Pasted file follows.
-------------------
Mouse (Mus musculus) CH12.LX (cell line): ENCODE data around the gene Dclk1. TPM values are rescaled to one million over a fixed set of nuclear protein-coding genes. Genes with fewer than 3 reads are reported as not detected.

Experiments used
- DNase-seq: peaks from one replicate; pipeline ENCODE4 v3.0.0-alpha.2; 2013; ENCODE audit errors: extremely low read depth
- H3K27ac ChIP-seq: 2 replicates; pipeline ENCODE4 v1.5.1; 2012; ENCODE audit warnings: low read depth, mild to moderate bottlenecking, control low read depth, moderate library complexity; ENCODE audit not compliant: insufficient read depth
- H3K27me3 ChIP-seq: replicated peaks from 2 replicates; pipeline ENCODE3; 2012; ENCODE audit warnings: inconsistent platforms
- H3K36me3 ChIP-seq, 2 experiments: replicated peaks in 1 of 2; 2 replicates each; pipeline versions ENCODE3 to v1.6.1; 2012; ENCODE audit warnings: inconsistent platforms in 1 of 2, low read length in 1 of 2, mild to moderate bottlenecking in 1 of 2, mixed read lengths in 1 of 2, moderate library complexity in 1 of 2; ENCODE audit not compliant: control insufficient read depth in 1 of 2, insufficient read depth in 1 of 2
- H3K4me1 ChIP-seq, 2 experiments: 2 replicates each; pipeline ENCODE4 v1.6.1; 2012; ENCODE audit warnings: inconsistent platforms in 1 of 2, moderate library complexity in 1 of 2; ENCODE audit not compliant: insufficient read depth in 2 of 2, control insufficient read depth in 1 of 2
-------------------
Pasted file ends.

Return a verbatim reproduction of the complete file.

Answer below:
Mouse (Mus musculus) CH12.LX (cell line): ENCODE data around the gene Dclk1. TPM values are rescaled to one million over a fixed set of nuclear protein-coding genes. Genes with fewer than 3 reads are reported as not detected.

Experiments used
- DNase-seq: peaks from one replicate; pipeline ENCODE4 v3.0.0-alpha.2; 2013; ENCODE audit errors: extremely low read depth
- H3K27ac ChIP-seq: 2 replicates; pipeline ENCODE4 v1.5.1; 2012; ENCODE audit warnings: low read depth, mild to moderate bottlenecking, control low read depth, moderate library complexity; ENCODE audit not compliant: insufficient read depth
- H3K27me3 ChIP-seq: replicated peaks from 2 replicates; pipeline ENCODE3; 2012; ENCODE audit warnings: inconsistent platforms
- H3K36me3 ChIP-seq, 2 experiments: replicated peaks in 1 of 2; 2 replicates each; pipeline versions ENCODE3 to v1.6.1; 2012; ENCODE audit warnings: inconsistent platforms in 1 of 2, low read length in 1 of 2, mild to moderate bottlenecking in 1 of 2, mixed read lengths in 1 of 2, moderate library complexity in 1 of 2; ENCODE audit not compliant: control insufficient read depth in 1 of 2, insufficient read depth in 1 of 2
- H3K4me1 ChIP-seq, 2 experiments: 2 replicates each; pipeline ENCODE4 v1.6.1; 2012; ENCODE audit warnings: inconsistent platforms in 1 of 2, moderate library complexity in 1 of 2; ENCODE audit not compliant: insufficient read depth in 2 of 2, control insufficient read depth in 1 of 2